3. Hi Barbara, we stayed in Woolsthorpe-on-Belvoir 5th – 8th December. Didn’t get to the Manor as we were visiting the Lincoln Christmas Market. However as always, your Blog on your visit is very informative so next time we shall definitely visit. Rosanna

    • I noticed that it said on the NT site not to confuse the two so they can’t be far apart. I just missed you … I travelled to Suffolk on 4th. This would be an ideal diversion from the A1 for you travelling between the northeast and London, Rosanna. I hope you enjoyed the market. I think it was rained off last year. Merry Christmas to you both!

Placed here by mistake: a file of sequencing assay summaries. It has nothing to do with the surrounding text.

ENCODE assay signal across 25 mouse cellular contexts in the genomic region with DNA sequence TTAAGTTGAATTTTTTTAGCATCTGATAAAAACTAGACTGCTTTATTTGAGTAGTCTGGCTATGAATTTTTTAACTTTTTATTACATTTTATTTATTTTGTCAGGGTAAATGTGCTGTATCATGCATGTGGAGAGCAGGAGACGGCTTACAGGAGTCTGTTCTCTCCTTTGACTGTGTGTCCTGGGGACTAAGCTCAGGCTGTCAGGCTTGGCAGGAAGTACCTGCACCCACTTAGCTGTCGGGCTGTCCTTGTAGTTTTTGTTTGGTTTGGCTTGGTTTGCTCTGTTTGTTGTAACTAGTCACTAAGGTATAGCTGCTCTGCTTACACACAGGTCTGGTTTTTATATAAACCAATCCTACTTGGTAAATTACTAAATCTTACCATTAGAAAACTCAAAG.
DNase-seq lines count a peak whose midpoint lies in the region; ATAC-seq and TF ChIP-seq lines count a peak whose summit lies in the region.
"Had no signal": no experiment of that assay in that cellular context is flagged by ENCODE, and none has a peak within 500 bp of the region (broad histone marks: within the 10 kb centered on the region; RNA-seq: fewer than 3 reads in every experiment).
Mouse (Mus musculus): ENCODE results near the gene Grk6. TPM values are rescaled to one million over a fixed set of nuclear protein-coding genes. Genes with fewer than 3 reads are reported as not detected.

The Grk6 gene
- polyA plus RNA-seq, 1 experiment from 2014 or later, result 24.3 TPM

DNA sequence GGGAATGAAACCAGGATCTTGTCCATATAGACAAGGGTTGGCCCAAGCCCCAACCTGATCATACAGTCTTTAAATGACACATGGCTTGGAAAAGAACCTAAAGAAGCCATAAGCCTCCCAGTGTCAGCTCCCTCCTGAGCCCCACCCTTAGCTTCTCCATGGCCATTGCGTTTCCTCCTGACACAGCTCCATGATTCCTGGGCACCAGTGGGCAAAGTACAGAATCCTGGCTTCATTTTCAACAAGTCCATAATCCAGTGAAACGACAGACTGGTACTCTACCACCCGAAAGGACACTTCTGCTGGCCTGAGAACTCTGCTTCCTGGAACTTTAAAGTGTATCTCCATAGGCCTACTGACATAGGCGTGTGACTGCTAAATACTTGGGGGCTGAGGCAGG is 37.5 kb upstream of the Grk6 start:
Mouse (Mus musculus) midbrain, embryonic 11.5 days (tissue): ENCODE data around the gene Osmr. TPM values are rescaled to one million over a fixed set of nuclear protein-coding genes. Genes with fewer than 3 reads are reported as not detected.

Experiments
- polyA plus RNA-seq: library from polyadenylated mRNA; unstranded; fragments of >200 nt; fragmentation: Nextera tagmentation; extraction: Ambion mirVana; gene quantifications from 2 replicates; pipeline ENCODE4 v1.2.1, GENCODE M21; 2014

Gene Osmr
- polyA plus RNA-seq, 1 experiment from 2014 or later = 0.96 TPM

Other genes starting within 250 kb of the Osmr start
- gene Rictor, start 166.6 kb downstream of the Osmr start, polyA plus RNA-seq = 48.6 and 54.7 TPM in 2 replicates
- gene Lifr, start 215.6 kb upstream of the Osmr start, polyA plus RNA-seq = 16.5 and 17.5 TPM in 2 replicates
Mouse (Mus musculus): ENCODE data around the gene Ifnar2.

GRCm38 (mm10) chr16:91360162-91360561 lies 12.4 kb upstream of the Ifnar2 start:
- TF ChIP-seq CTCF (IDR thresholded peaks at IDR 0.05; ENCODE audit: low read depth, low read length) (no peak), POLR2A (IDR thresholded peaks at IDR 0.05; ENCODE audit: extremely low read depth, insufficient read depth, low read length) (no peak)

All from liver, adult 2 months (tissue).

4. dianabirchall says:

    Oh my HEAVENS Barbara! You have done me such a service. I now know that I MUST, SHALL, HAVE TO see this house on my next trip, no ifs ands and buts about it. Because I am descended from Newton’s family (not him directly as he was childless), but my great-grandfather passed on the story. Also this is exactly the kind of house (with a history) that I love to see, so: Thank you!

    • You will love it, Diana. I have to visit again as there was not enough time to see everything especially in the Science Centre. ALWAYS CHECK THE WEBSITE FOR OPENING TIMES IN ADVANCE OR WHEN PLANNING YOUR VISIT! I was very surprised, and pleased, that the house was open on a Monday in December.